Another moment where many gun owners lose time is changing magazines. And while it might be easy to think you won’t need a second magazine, you really cannot predict that. Some stereotypes about gunfights and self-defense hold true, but most are unreliable. Fighting for your life cannot be predicted or planned, and you might end up needing to change the magazine. Doing this quickly can be a real problem if it isn’t something you’ve practiced.

Here’s a tip for dry fire magazine changes: Make sure you’re carrying your spare magazine in the location on your body where you’d have it as part of your daily carry loadout. Positioning a spare magazine in a different location — including training with open carry only — isn’t much help in a self-defense scenario. Train as realistically as possible, within reason. And, of course, get some training on how to do proper, fluid magazine changes. There are small details that matter such as the direction the magazines are set in your magazine pouch (think “bullets to belt buckles”).

5: Dry fire gets you out of the weather and other excuses.

dummy rounds for dry fire
If you choose to use dummy rounds as part of your dry fire practice, make sure they’re clearly different than live ammo in appearance. (Photo credit: ST action)

There are plenty of excuses for not going to the range, whether it’s an indoor or outdoor location. Having a dry-fire-ready space in your home is a good way to sidestep those excuses, whether they’re valid or not. Dry fire at home removes commute time, saves money on ammo, and gives you the ability to train for 10 minutes when the opportunity arises. Of course, to do that you need to be prepared to accomplish it safely, which brings us to our final point.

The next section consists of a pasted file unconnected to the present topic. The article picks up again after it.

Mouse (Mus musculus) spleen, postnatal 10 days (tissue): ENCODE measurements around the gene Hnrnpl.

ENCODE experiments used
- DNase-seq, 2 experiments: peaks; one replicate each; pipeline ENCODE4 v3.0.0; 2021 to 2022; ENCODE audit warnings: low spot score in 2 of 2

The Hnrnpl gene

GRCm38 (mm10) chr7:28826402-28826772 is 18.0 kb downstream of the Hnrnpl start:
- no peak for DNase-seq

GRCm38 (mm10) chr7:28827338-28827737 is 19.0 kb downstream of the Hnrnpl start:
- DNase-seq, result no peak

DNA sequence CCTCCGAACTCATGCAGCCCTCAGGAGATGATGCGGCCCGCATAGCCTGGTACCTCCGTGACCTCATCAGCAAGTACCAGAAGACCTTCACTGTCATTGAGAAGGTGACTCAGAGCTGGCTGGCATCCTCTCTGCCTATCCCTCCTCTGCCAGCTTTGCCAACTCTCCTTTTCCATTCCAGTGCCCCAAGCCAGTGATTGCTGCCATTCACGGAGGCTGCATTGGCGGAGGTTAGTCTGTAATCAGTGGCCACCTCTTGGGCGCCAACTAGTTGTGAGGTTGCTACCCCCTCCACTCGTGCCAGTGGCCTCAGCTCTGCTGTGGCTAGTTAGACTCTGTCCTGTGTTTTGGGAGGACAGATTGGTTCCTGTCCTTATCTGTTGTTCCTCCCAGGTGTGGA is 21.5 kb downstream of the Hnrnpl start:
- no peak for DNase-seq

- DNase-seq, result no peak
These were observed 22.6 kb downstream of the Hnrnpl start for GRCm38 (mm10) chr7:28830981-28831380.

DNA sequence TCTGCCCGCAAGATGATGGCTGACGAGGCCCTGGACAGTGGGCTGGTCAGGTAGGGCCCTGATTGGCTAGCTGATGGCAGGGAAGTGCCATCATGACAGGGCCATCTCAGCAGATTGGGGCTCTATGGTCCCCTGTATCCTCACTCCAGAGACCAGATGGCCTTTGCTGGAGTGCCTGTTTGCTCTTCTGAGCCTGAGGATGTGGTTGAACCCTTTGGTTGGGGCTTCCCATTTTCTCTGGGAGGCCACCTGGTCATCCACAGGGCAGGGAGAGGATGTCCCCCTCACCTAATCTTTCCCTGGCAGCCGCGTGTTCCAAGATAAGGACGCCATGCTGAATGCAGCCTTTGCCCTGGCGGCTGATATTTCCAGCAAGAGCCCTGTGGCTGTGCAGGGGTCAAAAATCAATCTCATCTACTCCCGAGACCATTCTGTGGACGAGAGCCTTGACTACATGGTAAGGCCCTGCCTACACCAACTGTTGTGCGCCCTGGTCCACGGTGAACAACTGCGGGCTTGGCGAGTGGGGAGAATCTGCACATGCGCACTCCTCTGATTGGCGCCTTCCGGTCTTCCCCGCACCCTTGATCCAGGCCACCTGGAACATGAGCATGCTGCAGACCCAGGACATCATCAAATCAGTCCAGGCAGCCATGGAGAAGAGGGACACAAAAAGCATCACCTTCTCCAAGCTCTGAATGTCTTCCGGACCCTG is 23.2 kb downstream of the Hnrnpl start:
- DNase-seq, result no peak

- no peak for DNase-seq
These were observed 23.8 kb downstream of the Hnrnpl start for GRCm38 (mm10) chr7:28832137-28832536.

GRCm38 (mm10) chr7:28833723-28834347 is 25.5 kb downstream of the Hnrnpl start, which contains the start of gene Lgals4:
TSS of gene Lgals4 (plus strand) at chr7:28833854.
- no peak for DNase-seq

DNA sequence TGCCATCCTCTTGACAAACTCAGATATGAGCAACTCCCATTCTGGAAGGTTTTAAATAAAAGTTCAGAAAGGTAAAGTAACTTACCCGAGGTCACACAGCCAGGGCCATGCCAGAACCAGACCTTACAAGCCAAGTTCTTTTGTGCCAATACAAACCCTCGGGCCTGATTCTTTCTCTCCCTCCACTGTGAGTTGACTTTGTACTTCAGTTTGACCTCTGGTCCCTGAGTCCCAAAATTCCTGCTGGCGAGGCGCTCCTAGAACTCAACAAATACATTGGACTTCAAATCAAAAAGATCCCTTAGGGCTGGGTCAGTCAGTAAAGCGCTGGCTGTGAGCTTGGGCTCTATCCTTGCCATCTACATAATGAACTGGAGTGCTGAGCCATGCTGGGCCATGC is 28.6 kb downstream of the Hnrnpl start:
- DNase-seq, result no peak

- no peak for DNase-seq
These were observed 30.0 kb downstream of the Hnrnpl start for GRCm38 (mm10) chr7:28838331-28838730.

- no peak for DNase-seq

How To Dry Fire at Home

mantis x dry fire system
The Mantis X is a laser system designed to make dry fire more effective. (Photo credit: Mantis X)

Before you dry fire at home, you need to take steps to ensure your safety and the safety of those around you. That means training in an area where there is absolutely no live ammunition around, having a reliable backstop in case an accident does happen, and understanding how to shift yourself into the mindset of dry fire. You should be checking your gun more than once both visually and by touch to be positive it’s empty. In fact, many people find it helpful to say out loud “My gun is empty and I am going to dry fire now.” Take the necessary steps to be safe. It’s worth it.

There are various tools available for dry fire such as lasers, computer programs, and dummy rounds. Whatever tools you choose to use in your dry fire time, take steps to be sure they’re not identical to or in the same location as your live ammo. It can be tempting to have it all in one spot, and understandably so, but it’s a lot safer if it’s not. Choosing a spot in your home — preferably the basement, if you have one — for dry fire is a good idea for safety’s sake. Many people also have a dedicated dry fire magazine, or two, or a duplicate handgun that’s only used for that purpose. It might seem excessive at first, but you’ll be glad you took steps to be safe in the long run.

Don’t dismiss the idea of dry fire. It’s a fantastic way to sharpen your skills and save some money, not to mention time. Share your dry fire tips in the comments section.

Kat Ainsworth Stevens is a long-time outdoor writer, official OGC (Original Gun Cognoscenti), and author of Handgun Hunting: a Comprehensive Guide to Choosing and Using the Right Firearms for Big and Small Game. Der Teufel Katze has written for a number of industry publications (print and online) and edited some of the others, so chances are you've seen or read her work before, somewhere. A woman of eclectic background and habits, Kat has been carrying concealed for over two decades, used to be a farrier, and worked for a long time in emergency veterinary medicine. She prefers big bores, enjoys K9 Search & Rescue, and has a Master's Degree in Pitiless Snarkastic Delivery.